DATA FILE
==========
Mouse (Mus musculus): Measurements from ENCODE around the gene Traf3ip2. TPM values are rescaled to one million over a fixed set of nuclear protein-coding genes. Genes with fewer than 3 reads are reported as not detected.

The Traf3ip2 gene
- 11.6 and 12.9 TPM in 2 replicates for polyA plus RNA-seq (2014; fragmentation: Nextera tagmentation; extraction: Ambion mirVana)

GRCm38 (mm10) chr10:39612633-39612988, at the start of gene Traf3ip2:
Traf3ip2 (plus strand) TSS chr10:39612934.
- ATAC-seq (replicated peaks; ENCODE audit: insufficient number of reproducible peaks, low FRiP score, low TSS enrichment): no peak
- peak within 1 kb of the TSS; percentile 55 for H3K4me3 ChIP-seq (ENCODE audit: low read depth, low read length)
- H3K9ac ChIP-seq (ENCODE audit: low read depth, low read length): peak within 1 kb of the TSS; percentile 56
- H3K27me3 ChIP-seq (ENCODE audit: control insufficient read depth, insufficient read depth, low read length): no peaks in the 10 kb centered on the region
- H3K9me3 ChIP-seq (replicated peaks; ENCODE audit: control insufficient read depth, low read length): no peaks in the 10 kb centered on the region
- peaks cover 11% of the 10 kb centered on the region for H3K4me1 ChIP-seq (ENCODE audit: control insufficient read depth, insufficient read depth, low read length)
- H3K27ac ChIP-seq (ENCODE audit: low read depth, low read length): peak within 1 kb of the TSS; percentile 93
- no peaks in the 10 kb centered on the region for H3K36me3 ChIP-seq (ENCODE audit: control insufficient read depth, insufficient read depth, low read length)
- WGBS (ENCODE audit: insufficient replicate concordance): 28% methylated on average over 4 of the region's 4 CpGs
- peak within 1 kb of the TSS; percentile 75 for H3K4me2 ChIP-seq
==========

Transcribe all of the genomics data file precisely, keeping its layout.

Mouse (Mus musculus): Measurements from ENCODE around the gene Traf3ip2. TPM values are rescaled to one million over a fixed set of nuclear protein-coding genes. Genes with fewer than 3 reads are reported as not detected.

The Traf3ip2 gene
- 11.6 and 12.9 TPM in 2 replicates for polyA plus RNA-seq (2014; fragmentation: Nextera tagmentation; extraction: Ambion mirVana)

GRCm38 (mm10) chr10:39612633-39612988, at the start of gene Traf3ip2:
Traf3ip2 (plus strand) TSS chr10:39612934.
- ATAC-seq (replicated peaks; ENCODE audit: insufficient number of reproducible peaks, low FRiP score, low TSS enrichment): no peak
- peak within 1 kb of the TSS; percentile 55 for H3K4me3 ChIP-seq (ENCODE audit: low read depth, low read length)
- H3K9ac ChIP-seq (ENCODE audit: low read depth, low read length): peak within 1 kb of the TSS; percentile 56
- H3K27me3 ChIP-seq (ENCODE audit: control insufficient read depth, insufficient read depth, low read length): no peaks in the 10 kb centered on the region
- H3K9me3 ChIP-seq (replicated peaks; ENCODE audit: control insufficient read depth, low read length): no peaks in the 10 kb centered on the region
- peaks cover 11% of the 10 kb centered on the region for H3K4me1 ChIP-seq (ENCODE audit: control insufficient read depth, insufficient read depth, low read length)
- H3K27ac ChIP-seq (ENCODE audit: low read depth, low read length): peak within 1 kb of the TSS; percentile 93
- no peaks in the 10 kb centered on the region for H3K36me3 ChIP-seq (ENCODE audit: control insufficient read depth, insufficient read depth, low read length)
- WGBS (ENCODE audit: insufficient replicate concordance): 28% methylated on average over 4 of the region's 4 CpGs
- peak within 1 kb of the TSS; percentile 75 for H3K4me2 ChIP-seq